Is there order in chaos

Chaos research - the most interesting research area there is today. I am convinced that chaos research will bring about a similar revolution in science as quantum mechanics did.

Gerd Binning
Nobel Laureate in Physics

The static and dynamic phenomena of animate and inanimate nature are controlled by myriad processes. From antiquity to the end of the 17th century, most of the observable natural phenomena are assigned to the domain of mystical laws or the domain of chaos. Tangible rules and laws are believed to be impossible and known laws do not seem to apply.

Beginning with Keppler and Newton, a fundamental change and new development occurs. Mathematics combines with the natural sciences and proves to be an amazingly successful and productive language for its laws and rules. The chaos is gradually clearing and it seems only a matter of time until all natural phenomena are legally recorded, until mathematical order can completely displace the mystical chaos. From the big questions of the origin and the properties of the cosmos to the questions of how the smallest building blocks of matter work together, in the 19th and 20th centuries ingenious theories emerge that increasingly solidify the belief in a mathematical hand behind all phenomena. With universal world formulas the myriads of different phenomena can apparently be reduced into a few manageable categories.

The universal validity of this inanimate nature's roadmap for the final demystification of nature and its rapid technical submission seems to be confirmed in the breathtaking discoveries in connection with the genetic code in animate nature as well. The most recent promises of genetic engineering provide drastic evidence of how a scientific worldview presumes to be able to grip God in the wheels. While in the 1980s one heard prophecies according to which weather, climate and wars will soon be mathematically controllable and manipulable in our favor, we hear today that living beings should be feasible according to a wish list. This picture of boundless subjection to nature means nothing other than the complete suppression of chaos and chance from nature. It corresponds to a strictly rational worldview in which mystical ideas about natural phenomena and explanations based on religion no longer have a place. It is made possible by the overarching role of mathematics in all natural sciences.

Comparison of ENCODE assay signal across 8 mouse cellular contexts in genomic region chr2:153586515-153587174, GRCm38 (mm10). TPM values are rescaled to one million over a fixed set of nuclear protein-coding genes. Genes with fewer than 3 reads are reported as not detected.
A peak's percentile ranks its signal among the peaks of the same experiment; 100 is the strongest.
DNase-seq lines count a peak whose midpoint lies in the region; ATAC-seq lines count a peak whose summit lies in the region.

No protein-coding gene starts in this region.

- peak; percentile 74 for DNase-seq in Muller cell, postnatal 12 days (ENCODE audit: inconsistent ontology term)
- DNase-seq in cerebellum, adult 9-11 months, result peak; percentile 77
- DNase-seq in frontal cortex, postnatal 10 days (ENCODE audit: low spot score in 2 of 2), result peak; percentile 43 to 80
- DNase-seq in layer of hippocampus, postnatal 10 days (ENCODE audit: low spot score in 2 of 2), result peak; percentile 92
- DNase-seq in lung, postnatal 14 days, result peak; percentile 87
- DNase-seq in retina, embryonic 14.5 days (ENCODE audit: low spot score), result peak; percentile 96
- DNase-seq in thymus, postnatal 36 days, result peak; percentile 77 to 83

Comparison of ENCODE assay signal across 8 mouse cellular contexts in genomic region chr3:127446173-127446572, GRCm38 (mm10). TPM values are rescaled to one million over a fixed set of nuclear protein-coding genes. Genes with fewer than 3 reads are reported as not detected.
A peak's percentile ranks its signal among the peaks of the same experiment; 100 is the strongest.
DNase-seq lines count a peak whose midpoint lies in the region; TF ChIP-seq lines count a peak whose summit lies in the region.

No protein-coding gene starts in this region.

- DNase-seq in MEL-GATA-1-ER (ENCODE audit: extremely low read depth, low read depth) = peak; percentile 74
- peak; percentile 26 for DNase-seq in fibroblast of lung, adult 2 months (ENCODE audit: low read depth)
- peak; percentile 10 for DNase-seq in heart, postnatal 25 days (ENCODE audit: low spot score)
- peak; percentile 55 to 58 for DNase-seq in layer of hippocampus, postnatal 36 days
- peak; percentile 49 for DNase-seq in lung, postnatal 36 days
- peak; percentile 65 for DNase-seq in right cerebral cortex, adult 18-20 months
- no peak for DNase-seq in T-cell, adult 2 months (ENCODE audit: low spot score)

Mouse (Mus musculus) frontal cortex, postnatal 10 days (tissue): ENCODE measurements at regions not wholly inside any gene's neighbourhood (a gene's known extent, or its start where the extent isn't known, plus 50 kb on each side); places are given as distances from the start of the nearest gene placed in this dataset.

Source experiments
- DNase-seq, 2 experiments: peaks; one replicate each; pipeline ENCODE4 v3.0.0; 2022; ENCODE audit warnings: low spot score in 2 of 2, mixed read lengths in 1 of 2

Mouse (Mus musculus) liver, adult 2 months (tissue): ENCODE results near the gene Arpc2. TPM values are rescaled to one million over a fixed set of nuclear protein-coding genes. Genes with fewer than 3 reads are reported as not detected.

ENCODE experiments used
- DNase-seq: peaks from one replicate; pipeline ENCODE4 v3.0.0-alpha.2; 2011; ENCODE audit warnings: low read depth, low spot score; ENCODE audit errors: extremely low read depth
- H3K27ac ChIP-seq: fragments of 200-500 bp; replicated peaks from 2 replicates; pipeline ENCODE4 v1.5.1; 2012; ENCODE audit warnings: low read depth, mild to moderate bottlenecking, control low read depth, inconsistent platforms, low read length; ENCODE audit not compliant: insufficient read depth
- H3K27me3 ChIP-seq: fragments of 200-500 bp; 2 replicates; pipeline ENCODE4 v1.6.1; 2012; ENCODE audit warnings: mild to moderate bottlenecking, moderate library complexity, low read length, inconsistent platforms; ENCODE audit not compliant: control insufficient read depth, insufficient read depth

The chaos theory sets a counterpoint to this comprehensive, exclusive mathematical worldview. The essential discoveries of chaos theory show a different picture of nature, which is to be seen in harmony with the established mathematical achievements: They make it clear to us with mathematical precision and validity that even where strict laws work without any influence of chance, the however, exact knowledge of these laws does not allow us to make practical predictions. Too often a knowledge of the law is hardly more useful in assessing the future than having simply rolled the dice. This means that the increasingly fine-meshed network that maps and codes nature in mathematics has something like black holes in principle and will be kept forever.

Chaos theory sets a further counterpoint against the widespread paradigm of nuclear physics, molecular biology and genetic engineering that the whole can be inferred from an understanding of the parts. Chaos theory proves with mathematical precision that the whole is more than the sum of its parts. This is represented by phenomena of self-organization in animate and inanimate nature, which proceed according to universal laws.

For centuries the paradigm applied in the natural sciences was that the more complex the structure or pattern of the underlying phenomenon, the more complex a rule to be found is to be expected. This assumption has been guided and grown by success in the area of ​​structures and patterns that are constructed or given by humans. Man-made structures require blueprints, the complexity of which usually matches the richness and complexity of the structure. In these construction plans, any form of random influences is systematically excluded. Results of chaos theory, on the other hand, show that highly complex structures and patterns can be the result of very simple, downright primitive rules.

Finally, an astonishing property of natural patterns and structures consists in the fact that their creation process is always subject to a good deal of chance. And yet the same patterns and structures arise again and again with flawless regularity and stability, just so that it is difficult to believe that coincidence was even present. Findings from chaos theory have fundamentally changed the way we see things. There are a number of recent findings that suggest the fundamental and necessary role of chance in the remarkable stability and reproducibility of patterns in nature.